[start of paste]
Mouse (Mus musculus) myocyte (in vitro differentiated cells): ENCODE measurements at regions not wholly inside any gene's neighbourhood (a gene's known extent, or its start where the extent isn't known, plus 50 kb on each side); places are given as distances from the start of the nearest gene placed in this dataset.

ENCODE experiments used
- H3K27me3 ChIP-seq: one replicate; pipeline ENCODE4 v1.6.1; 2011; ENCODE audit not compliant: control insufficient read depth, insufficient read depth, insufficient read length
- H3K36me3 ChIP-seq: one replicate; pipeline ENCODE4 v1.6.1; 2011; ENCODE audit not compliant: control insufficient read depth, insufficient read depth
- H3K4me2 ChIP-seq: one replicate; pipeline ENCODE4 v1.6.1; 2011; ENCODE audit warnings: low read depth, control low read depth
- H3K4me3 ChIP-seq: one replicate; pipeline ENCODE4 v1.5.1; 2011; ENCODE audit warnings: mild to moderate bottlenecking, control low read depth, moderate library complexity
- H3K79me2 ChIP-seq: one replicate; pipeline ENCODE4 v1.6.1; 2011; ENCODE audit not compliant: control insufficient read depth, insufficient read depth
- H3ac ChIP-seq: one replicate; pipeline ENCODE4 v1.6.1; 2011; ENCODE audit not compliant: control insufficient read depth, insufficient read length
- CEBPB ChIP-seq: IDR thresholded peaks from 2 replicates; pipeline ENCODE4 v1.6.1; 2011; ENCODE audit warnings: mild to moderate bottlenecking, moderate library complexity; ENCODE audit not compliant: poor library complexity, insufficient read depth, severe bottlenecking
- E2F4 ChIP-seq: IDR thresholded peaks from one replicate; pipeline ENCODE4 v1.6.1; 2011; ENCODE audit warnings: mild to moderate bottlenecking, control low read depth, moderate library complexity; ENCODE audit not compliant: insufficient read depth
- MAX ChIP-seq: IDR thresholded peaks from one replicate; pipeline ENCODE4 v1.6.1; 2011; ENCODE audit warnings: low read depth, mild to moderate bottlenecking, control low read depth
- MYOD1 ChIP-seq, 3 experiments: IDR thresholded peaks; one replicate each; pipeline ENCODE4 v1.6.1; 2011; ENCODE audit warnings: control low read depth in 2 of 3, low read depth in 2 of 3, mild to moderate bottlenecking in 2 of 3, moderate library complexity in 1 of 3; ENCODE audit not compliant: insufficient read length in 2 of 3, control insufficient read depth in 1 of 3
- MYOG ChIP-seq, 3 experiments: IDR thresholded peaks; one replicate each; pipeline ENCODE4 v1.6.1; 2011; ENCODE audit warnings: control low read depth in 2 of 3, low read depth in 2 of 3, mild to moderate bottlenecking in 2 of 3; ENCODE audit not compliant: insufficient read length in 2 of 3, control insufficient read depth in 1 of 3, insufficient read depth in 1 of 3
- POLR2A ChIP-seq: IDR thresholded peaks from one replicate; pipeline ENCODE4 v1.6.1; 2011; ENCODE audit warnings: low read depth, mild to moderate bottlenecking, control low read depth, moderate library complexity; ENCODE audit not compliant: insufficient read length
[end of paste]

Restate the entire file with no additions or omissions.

Mouse (Mus musculus) myocyte (in vitro differentiated cells): ENCODE measurements at regions not wholly inside any gene's neighbourhood (a gene's known extent, or its start where the extent isn't known, plus 50 kb on each side); places are given as distances from the start of the nearest gene placed in this dataset.

ENCODE experiments used
- H3K27me3 ChIP-seq: one replicate; pipeline ENCODE4 v1.6.1; 2011; ENCODE audit not compliant: control insufficient read depth, insufficient read depth, insufficient read length
- H3K36me3 ChIP-seq: one replicate; pipeline ENCODE4 v1.6.1; 2011; ENCODE audit not compliant: control insufficient read depth, insufficient read depth
- H3K4me2 ChIP-seq: one replicate; pipeline ENCODE4 v1.6.1; 2011; ENCODE audit warnings: low read depth, control low read depth
- H3K4me3 ChIP-seq: one replicate; pipeline ENCODE4 v1.5.1; 2011; ENCODE audit warnings: mild to moderate bottlenecking, control low read depth, moderate library complexity
- H3K79me2 ChIP-seq: one replicate; pipeline ENCODE4 v1.6.1; 2011; ENCODE audit not compliant: control insufficient read depth, insufficient read depth
- H3ac ChIP-seq: one replicate; pipeline ENCODE4 v1.6.1; 2011; ENCODE audit not compliant: control insufficient read depth, insufficient read length
- CEBPB ChIP-seq: IDR thresholded peaks from 2 replicates; pipeline ENCODE4 v1.6.1; 2011; ENCODE audit warnings: mild to moderate bottlenecking, moderate library complexity; ENCODE audit not compliant: poor library complexity, insufficient read depth, severe bottlenecking
- E2F4 ChIP-seq: IDR thresholded peaks from one replicate; pipeline ENCODE4 v1.6.1; 2011; ENCODE audit warnings: mild to moderate bottlenecking, control low read depth, moderate library complexity; ENCODE audit not compliant: insufficient read depth
- MAX ChIP-seq: IDR thresholded peaks from one replicate; pipeline ENCODE4 v1.6.1; 2011; ENCODE audit warnings: low read depth, mild to moderate bottlenecking, control low read depth
- MYOD1 ChIP-seq, 3 experiments: IDR thresholded peaks; one replicate each; pipeline ENCODE4 v1.6.1; 2011; ENCODE audit warnings: control low read depth in 2 of 3, low read depth in 2 of 3, mild to moderate bottlenecking in 2 of 3, moderate library complexity in 1 of 3; ENCODE audit not compliant: insufficient read length in 2 of 3, control insufficient read depth in 1 of 3
- MYOG ChIP-seq, 3 experiments: IDR thresholded peaks; one replicate each; pipeline ENCODE4 v1.6.1; 2011; ENCODE audit warnings: control low read depth in 2 of 3, low read depth in 2 of 3, mild to moderate bottlenecking in 2 of 3; ENCODE audit not compliant: insufficient read length in 2 of 3, control insufficient read depth in 1 of 3, insufficient read depth in 1 of 3
- POLR2A ChIP-seq: IDR thresholded peaks from one replicate; pipeline ENCODE4 v1.6.1; 2011; ENCODE audit warnings: low read depth, mild to moderate bottlenecking, control low read depth, moderate library complexity; ENCODE audit not compliant: insufficient read length